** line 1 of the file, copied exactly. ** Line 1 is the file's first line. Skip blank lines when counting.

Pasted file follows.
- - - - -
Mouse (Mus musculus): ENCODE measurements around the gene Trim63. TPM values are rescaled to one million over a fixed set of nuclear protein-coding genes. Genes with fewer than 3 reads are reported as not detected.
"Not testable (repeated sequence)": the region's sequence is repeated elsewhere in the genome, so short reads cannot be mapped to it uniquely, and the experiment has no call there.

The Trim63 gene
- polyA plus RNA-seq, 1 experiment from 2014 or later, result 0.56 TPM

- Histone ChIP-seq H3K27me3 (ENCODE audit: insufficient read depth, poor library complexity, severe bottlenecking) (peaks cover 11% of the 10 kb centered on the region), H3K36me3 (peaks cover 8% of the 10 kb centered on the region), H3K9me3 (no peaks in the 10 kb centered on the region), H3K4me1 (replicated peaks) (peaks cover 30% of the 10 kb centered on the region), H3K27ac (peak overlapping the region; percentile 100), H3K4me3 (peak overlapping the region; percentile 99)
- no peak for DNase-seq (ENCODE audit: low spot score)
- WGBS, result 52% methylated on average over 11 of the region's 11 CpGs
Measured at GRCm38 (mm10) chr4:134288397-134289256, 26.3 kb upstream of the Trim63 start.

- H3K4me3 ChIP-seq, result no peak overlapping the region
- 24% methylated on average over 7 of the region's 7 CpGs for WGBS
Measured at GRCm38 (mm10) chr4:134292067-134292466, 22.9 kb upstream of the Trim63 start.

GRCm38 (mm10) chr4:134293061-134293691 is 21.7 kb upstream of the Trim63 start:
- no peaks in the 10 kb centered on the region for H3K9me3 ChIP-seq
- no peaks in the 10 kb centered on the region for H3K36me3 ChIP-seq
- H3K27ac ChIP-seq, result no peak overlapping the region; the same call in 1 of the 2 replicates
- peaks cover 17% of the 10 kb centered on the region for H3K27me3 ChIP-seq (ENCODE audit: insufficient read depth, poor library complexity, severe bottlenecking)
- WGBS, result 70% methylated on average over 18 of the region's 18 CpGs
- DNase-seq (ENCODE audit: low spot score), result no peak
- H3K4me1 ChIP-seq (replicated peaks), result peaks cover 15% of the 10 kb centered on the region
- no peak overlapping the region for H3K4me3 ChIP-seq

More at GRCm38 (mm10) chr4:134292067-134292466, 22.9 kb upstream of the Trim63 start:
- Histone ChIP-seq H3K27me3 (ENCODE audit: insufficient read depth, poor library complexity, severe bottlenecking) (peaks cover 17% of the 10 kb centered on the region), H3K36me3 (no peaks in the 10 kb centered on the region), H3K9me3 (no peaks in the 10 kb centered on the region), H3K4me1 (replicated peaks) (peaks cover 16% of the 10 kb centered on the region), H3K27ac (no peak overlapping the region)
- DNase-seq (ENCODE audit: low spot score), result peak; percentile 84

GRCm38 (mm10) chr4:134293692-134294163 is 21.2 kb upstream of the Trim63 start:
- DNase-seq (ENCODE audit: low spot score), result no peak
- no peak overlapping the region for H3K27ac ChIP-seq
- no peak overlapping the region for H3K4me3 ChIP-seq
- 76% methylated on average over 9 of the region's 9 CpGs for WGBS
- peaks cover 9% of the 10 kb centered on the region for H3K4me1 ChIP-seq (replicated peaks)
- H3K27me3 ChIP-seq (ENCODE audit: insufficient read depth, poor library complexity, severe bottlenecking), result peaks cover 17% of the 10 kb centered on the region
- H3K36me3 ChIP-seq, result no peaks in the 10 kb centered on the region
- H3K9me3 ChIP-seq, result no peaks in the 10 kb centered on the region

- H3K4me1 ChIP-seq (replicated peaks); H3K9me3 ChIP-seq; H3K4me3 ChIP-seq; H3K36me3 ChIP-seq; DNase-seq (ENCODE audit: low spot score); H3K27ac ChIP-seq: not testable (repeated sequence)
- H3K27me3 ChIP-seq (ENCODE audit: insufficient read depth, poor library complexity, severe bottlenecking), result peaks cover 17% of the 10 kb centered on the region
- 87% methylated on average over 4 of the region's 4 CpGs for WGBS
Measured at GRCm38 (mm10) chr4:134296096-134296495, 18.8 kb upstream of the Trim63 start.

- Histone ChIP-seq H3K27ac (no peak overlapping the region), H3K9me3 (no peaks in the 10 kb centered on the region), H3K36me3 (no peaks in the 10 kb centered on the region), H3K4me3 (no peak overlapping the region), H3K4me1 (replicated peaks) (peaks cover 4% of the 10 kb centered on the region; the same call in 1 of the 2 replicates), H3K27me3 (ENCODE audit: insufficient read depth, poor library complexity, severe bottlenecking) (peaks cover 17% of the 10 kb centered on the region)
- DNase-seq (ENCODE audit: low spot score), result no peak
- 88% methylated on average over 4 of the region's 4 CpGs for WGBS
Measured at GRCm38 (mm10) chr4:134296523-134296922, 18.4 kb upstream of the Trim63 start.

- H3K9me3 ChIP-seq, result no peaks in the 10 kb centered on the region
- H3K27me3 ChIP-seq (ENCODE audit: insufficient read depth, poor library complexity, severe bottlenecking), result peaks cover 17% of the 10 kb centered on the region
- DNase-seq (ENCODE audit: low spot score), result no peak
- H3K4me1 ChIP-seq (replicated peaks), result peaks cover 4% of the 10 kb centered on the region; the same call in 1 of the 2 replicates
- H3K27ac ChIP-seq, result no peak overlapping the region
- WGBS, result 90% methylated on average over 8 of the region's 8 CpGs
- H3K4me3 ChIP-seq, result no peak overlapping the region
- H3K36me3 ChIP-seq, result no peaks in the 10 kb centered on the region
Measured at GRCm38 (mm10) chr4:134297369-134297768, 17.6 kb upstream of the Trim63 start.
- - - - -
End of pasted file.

Mouse (Mus musculus): ENCODE measurements around the gene Trim63. TPM values are rescaled to one million over a fixed set of nuclear protein-coding genes. Genes with fewer than 3 reads are reported as not detected.